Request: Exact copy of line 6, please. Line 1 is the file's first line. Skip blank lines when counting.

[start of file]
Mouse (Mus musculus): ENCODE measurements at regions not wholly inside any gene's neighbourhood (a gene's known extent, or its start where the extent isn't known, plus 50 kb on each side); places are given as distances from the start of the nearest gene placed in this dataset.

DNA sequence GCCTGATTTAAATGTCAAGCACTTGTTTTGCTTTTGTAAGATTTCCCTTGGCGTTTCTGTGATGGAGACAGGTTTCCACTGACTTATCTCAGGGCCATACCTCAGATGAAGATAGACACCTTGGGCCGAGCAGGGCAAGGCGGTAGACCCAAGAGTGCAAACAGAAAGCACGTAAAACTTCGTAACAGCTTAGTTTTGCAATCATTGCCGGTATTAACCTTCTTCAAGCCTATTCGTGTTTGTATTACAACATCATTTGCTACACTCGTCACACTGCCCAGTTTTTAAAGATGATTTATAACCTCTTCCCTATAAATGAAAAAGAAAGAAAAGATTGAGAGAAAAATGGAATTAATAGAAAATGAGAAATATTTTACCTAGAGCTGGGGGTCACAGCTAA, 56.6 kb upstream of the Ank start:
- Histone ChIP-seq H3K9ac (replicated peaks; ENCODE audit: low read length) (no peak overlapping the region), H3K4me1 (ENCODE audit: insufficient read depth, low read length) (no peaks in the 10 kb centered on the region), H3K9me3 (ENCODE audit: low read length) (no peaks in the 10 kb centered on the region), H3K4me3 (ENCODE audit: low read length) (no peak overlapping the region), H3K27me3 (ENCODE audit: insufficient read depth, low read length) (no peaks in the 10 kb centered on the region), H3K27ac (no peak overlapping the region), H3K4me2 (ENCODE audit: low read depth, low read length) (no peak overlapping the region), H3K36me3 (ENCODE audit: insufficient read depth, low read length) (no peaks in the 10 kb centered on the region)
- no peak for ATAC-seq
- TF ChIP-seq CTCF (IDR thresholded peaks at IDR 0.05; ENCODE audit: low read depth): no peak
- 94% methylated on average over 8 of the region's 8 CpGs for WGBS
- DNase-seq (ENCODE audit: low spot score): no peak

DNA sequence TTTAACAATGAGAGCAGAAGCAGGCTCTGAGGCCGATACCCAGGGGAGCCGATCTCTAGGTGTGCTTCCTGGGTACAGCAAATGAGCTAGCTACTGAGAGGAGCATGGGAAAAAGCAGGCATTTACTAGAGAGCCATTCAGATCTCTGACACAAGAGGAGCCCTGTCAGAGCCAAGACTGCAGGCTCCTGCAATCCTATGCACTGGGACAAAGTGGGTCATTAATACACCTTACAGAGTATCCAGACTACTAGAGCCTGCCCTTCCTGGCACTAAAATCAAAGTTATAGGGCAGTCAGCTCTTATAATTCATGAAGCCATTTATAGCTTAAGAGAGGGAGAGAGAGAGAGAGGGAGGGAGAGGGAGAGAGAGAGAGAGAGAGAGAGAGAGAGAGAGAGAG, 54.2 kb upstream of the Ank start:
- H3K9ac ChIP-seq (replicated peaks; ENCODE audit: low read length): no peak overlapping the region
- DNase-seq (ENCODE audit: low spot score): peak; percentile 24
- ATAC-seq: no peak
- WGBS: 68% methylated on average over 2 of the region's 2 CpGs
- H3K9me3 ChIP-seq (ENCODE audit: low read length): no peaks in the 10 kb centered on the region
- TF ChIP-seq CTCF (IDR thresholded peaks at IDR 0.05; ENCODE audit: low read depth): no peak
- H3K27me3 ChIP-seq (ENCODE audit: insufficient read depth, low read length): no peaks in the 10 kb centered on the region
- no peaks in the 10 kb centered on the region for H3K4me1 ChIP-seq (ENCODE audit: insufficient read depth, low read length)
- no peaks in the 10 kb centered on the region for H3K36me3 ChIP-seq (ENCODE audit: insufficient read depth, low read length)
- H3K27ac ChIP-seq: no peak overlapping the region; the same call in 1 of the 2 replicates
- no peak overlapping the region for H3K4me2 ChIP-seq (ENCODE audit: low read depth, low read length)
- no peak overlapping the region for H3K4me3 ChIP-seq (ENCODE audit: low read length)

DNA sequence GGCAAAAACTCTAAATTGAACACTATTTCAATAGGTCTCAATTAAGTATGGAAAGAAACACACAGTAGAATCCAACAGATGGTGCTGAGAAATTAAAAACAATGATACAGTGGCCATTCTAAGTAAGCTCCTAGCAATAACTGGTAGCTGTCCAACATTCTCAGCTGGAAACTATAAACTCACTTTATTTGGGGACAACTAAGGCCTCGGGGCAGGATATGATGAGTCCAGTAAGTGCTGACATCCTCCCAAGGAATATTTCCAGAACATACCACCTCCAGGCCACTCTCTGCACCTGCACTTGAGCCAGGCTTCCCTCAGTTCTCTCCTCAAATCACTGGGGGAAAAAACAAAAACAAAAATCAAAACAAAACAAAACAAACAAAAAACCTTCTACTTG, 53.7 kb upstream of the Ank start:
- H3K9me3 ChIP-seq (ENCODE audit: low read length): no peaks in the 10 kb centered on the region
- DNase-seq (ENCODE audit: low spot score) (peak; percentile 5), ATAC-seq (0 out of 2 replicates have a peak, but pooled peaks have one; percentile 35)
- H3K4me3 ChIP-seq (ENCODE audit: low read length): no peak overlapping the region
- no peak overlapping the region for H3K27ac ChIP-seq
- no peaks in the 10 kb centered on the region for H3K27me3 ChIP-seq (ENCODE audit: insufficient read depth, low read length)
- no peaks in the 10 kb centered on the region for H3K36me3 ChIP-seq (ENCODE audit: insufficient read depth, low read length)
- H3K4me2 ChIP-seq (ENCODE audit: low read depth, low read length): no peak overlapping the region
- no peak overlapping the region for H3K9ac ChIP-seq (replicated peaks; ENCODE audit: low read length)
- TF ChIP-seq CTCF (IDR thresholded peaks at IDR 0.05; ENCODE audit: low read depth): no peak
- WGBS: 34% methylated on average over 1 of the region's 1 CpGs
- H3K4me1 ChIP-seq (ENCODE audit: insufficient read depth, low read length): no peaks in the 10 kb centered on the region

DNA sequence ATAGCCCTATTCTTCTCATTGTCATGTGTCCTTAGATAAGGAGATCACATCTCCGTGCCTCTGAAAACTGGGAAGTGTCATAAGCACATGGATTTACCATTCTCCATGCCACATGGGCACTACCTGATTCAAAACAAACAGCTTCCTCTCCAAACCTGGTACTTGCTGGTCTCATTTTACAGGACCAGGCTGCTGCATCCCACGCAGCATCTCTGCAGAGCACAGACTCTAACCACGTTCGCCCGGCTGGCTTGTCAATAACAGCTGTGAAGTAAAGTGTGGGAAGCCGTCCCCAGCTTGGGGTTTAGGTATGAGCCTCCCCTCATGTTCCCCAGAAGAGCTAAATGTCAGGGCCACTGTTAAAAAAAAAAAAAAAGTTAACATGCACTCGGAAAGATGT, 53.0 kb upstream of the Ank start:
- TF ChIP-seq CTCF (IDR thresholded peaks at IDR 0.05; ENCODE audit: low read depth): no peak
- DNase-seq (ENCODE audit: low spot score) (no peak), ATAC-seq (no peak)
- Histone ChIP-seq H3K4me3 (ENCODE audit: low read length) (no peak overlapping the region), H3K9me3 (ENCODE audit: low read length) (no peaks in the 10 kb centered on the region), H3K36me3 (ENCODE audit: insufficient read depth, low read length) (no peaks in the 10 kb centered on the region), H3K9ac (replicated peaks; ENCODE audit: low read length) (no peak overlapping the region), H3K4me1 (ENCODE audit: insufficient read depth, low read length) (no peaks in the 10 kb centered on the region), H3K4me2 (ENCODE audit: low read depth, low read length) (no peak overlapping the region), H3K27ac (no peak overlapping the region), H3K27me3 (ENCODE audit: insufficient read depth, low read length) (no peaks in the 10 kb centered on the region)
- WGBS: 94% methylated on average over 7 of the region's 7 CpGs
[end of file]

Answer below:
- 94% methylated on average over 8 of the region's 8 CpGs for WGBS